So Hanukkah Begins

Today is the first day of Hanukkah. Of all the holidays in the Jewish calendar, the Festival of Lights is one of the most celebrated. It is also recognized by people outside the Jewish faith, just as Christmas and Easter are known worldwide.

As a Catholic, the story behind the tradition is one I am familiar with. Catholic Bibles contain books within the Old Testament that are not included in the Protestant Bible. Protestant Bibles have 39 books of the Old Testament, while Catholic Bibles have 46. Those not included in the Protestant Bibles are Tobit, Judith, 1 and 2 Maccabees, Wisdom, Sirach and Baruch. Catholic Bible’s also include sections in the Books of Esther and Daniel which are not found in Protestant Bibles. All interesting subjects for debate another time.

Hanukkah is the celebration of the victory of the Maccabees over the Syrian army. This victory led to the re-dedication of the temple and eight-day celebration is told in the first Book of the Maccabees. What is not contained in the Old Testament telling of Maccabees is that there was only enough oil to light the lambs for a single night, yet the miracle of Hanukkah tells us that God kept the Menorah burning for eight nights.

I believe our Advent Wreath with its candles comes from the Jewish observance of Hanukkah. Catholicism and Judaism are very much intertwined in their customs and rituals. More so than any other denomination of Christianity. While the story of Hanukkah does not appear in the Torah, it is a part of oral tradition. Many of the Catholic traditions are also rooted in oral history.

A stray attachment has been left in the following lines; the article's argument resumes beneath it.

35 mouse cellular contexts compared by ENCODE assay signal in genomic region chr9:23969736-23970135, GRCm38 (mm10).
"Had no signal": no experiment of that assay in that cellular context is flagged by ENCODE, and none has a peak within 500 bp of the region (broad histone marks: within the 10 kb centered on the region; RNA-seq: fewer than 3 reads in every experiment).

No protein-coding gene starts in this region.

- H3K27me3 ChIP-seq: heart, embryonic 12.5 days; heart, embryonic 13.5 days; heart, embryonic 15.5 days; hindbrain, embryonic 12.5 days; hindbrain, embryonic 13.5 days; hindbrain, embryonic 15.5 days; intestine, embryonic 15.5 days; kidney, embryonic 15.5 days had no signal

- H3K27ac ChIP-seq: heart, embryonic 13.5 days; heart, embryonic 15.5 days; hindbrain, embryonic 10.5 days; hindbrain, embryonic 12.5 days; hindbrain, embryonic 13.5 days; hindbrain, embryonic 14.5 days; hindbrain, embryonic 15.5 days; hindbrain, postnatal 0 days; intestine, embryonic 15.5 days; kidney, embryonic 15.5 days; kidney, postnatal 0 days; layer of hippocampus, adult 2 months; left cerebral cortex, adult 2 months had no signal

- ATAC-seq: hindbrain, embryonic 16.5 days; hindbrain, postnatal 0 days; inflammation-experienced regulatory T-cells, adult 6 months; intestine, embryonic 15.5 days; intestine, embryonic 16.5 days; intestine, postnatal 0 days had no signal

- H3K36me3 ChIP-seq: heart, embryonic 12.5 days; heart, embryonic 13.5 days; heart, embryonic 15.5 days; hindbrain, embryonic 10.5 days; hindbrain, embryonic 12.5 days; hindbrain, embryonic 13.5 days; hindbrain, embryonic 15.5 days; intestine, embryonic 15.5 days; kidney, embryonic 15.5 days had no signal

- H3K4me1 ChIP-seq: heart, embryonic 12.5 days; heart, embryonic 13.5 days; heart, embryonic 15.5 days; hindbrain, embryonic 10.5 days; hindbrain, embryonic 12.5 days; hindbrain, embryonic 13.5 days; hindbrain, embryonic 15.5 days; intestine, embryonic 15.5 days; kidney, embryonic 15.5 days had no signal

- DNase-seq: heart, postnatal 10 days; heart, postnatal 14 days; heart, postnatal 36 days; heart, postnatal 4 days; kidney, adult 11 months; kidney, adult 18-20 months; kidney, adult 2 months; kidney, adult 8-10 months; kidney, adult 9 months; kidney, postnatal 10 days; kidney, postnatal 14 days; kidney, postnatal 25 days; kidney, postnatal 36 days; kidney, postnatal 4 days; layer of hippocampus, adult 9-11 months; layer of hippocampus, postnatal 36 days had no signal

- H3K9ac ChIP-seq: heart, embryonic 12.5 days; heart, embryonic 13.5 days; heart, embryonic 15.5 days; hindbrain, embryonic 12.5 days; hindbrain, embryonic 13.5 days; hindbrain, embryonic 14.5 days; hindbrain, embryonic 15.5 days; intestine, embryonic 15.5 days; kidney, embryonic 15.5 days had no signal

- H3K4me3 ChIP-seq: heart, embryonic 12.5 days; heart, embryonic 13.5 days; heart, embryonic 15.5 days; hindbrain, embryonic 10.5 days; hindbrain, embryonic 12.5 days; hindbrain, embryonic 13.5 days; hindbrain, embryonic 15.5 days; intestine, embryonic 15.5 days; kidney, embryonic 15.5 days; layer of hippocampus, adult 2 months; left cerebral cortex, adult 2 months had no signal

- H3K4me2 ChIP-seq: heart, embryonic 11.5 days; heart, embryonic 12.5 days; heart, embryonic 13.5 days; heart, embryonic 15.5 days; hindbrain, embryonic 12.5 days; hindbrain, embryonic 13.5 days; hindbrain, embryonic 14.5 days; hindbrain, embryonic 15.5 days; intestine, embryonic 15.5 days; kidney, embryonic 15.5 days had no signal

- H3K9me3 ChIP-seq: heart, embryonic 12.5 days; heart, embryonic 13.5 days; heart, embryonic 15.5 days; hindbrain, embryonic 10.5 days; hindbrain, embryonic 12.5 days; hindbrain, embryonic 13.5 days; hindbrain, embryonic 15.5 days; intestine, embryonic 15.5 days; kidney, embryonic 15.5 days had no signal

The Torah was written before the victory over Syria took place. Nonetheless, the feast is mentioned in the New Testament. In John 10:22, Jesus attends the Feast of Dedication in Jerusalem. This feast honors the re-dedication of the Temple following Jewish victory over their occupiers. It is very much a part of the Hanukkah tradition.

I wanted to put together an entire Hanukkah Feast for this first night, but I’m not Jewish and do not fully grasp the ins and outs of Kosher cooking. Rather than make a mistake, I thought it best not to try. Instead I’ll say Happy Hanukkah and share with you a delicious recipe for a roast chicken. It’s about as Kosher as I can get.

Simple Cast-Iron Roasted Chicken
3-1/2 lb Chicken Roaster
Kosher Salt to taste
Olive Oil as needed

Pat chicken dry with paper towels. Season generously with salt, inside and out. Tie legs together with kitchen twine. Let sit 1 hour to allow salt to penetrate, or chill, uncovered, up to 1 day ahead.

Place a rack in upper third of oven. Place a large cast iron skillet in the cold oven to warm. Heat oven to 425-degrees.

While the oven warms, pat chicken dry a second time with paper towels. Drizzle with olive oil, rubbing oil into the the skin, making sure to coat between the legs and the body and the back. Sprinkle with salt a second time.

Carefully remove the skillet from the oven. Coat the bottom of the hot skillet with olive oil.

Place chicken in skillet and roast for 30 minutes undisturbed. Remove from oven, baste chicken and cavity with juices that have accumulated in the skillet.

Return to oven, continue to roast another 30 minutes or until chicken juices run clear and the bird is cooked through.

Remove from oven. Invert a large metal mixing bowl over the chicken. Let rest for 20 minutes.

Transfer to a carving board. Remove dark meat first, separating leg from thigh. Carve breast meat, leaving breast bone with the carcass.

This purely delicious chicken is awesome with mashed potatoes and pan dripping gravy or your favorite Roast Chicken sides.

May God smile on all His children this night and every night for all the days of our lives. May we be transformed with the light of joy, love, peace and harmony.

Author: Rosemarie's Kitchen

I'm a wife, mother, grandmother and avid home cook.I believe in eating healthy whenever possible, while still managing to indulge in life's pleasures.

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